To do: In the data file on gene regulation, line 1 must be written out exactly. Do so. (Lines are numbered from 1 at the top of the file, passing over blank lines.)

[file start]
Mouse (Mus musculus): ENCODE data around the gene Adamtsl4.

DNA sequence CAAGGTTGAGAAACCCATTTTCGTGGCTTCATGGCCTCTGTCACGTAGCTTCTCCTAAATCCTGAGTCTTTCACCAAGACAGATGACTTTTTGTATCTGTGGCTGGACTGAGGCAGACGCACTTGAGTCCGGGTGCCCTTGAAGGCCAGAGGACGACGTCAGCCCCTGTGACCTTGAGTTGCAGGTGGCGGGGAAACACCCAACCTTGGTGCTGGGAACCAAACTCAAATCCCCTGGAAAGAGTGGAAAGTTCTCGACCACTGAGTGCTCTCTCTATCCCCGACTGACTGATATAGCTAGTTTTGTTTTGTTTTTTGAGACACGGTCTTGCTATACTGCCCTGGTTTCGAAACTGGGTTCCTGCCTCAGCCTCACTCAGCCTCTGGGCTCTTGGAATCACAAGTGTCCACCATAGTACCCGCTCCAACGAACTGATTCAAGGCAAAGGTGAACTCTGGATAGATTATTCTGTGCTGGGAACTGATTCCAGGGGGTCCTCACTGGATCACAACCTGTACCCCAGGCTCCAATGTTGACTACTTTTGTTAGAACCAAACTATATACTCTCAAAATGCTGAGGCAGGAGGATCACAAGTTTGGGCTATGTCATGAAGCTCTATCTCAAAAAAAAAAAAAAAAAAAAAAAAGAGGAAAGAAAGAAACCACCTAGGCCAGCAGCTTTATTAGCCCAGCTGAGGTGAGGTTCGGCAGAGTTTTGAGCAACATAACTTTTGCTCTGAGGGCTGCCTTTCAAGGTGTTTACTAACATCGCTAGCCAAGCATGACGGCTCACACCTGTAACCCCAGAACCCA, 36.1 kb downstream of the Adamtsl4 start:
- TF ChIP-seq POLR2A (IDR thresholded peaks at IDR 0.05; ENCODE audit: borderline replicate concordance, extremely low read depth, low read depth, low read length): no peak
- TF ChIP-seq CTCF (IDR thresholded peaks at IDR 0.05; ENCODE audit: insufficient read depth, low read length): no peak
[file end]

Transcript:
Mouse (Mus musculus): ENCODE data around the gene Adamtsl4.